At the Alhambra in Granada, the basic principles of Islamic architecture and its fundamental ideas about architectural form and ornamentation achieved an absolute zenith. This architecture was certainly inspirered by past Islamic buildings, but – in spite of its complexity – it evolved with a singular visual clarity, logic and virtuosity that made it unique in its own right. Especially the cupola in the Hall of the Two Sisters, in all its non-substantiality and symbolic meaning, clearly contains the most consistent and virtuoso-like use of stucco stalactites. This ornamentation creates an astonishing effect - dissolving the walls and the cupola, which has been transformed into a light, almost lace-like fantastic honeycomb of hanging stalactites. The Alhambra, moreover, has been held up as a complex that anticipates several modern architectural ideals. The Swiss architect Le Corbusier claimed to find examples in the Alhambra of some of the descriptions of modern architecture he himself put forth in La Cité moderne (1922). Over the centuries, especially during the Romantic Age, the Alhambra has inspired countless poets, artists and architects. For Hans Christian Andersen, too, the Alhambra was a beautiful fairy tale castle that held many stories and always appealed to the imagination and the emotions:
"The Alhambra is like an old book of legends filled with fantastically winding picture writing! Over color and gold, each chamber is a new leaf, the same story, the same language and yet a new chapter in the book." (Hans Christian Andersen, In Spain, 1863)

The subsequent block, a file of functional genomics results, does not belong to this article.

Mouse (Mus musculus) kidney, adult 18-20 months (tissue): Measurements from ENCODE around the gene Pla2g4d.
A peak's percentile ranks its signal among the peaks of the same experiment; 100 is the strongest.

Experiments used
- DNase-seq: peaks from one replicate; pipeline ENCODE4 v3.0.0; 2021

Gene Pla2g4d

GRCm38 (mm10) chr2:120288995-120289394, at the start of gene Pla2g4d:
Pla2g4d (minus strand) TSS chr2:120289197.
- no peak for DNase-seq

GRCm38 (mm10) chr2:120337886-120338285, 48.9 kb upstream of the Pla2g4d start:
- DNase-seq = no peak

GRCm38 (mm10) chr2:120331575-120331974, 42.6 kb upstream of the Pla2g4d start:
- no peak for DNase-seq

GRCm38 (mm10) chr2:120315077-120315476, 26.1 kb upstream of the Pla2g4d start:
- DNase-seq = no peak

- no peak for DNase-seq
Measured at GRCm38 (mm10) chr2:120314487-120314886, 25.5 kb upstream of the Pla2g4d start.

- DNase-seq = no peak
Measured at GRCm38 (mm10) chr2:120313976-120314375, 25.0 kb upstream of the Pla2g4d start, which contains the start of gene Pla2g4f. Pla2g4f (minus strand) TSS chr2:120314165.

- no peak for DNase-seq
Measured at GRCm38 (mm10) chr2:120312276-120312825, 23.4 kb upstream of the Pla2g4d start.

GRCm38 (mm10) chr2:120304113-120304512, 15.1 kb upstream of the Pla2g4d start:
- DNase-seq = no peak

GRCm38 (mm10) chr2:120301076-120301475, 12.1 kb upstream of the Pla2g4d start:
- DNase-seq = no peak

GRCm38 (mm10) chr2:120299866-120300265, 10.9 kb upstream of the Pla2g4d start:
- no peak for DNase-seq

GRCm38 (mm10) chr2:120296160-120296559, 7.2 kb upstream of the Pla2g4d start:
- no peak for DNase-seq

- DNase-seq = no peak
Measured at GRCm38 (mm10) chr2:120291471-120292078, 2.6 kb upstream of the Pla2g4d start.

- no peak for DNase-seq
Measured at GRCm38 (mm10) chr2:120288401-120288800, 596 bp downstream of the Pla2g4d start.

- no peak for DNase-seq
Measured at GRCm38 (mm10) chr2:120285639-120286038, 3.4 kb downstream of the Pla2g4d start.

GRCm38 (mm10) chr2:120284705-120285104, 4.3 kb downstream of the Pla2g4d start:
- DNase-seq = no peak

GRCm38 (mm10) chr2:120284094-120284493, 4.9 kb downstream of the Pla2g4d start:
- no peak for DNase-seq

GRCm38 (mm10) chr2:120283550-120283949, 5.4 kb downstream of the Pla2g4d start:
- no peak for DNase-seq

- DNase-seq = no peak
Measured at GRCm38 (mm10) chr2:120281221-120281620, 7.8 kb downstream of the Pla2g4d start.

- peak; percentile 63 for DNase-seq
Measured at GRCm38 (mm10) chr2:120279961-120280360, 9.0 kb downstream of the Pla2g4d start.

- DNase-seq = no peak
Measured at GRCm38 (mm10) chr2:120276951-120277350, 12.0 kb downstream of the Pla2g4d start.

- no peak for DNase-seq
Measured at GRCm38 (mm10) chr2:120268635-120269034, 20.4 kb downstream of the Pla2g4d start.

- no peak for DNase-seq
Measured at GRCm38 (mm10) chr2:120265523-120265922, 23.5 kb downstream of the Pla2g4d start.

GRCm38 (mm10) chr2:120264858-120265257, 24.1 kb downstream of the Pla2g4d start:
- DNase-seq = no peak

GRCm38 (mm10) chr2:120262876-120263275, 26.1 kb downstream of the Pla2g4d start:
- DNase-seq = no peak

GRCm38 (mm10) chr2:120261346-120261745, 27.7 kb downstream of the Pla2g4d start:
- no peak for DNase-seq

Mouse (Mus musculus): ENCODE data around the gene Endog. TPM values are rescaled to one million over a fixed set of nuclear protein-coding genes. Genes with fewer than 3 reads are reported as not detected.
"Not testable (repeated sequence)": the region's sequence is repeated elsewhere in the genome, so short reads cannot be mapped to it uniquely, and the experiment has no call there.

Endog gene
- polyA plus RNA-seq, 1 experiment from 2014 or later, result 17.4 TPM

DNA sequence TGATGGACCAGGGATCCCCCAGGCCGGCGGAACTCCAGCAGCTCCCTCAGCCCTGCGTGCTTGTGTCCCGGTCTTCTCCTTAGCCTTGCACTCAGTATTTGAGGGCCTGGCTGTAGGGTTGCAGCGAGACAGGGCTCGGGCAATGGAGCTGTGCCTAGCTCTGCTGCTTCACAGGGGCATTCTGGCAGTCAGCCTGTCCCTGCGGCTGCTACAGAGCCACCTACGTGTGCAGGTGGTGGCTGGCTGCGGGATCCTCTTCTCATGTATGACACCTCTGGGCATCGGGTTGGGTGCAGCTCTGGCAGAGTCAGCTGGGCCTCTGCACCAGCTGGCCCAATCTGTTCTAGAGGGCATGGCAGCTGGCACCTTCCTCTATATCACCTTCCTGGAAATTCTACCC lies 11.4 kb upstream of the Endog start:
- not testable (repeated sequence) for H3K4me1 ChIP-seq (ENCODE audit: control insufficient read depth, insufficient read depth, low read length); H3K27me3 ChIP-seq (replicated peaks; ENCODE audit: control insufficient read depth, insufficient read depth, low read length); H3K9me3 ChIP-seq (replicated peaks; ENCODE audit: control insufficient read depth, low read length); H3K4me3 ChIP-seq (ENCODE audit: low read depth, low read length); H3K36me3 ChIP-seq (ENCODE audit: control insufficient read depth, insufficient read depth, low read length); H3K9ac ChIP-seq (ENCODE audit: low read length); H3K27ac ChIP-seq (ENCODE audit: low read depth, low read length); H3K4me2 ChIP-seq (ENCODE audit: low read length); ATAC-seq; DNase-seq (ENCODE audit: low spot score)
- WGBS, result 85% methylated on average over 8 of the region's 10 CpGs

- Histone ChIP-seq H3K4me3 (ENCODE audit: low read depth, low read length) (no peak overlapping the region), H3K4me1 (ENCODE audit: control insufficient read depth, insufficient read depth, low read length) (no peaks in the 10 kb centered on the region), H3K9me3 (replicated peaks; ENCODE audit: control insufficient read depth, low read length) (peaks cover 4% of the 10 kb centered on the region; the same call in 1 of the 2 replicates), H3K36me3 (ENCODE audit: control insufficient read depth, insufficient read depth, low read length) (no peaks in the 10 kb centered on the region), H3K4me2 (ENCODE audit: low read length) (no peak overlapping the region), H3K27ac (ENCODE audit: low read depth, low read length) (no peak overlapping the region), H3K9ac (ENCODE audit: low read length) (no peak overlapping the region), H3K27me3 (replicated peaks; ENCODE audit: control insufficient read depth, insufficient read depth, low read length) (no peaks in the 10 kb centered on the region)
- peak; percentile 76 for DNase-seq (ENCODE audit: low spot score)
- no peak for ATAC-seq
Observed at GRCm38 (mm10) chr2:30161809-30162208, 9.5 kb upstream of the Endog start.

In the period from the 9th to the 15th century philosophy, poetry and natural science all evolved at a surprisingly fast clip. Influences from past cultures, especially Greco-Roman antiquity and India, were gradually followed up by independent contributions, primarily in philosophy and the sciences.The caliphs in Cordoba also made provisions for the implementation of what has been called "a cascade of translations", especially of the works of the Greek philosophers, like Aristotle. In Cordoba and Granada, new findings in scholarship and research were also achieved in the fields of mathematics, astronomy and botany.
|The Royal Danish Academy of Fine Arts|
Kongens Nytorv 1
Post Box 9014
DK-1022 Copenhagen K
The English text in the book, opening from one side of the volume, takes up 62 pages – these pages are supplied with 34 illustrations. The 17 pages of Arabic text are situated symmetrically, beginning with the other side of the volume.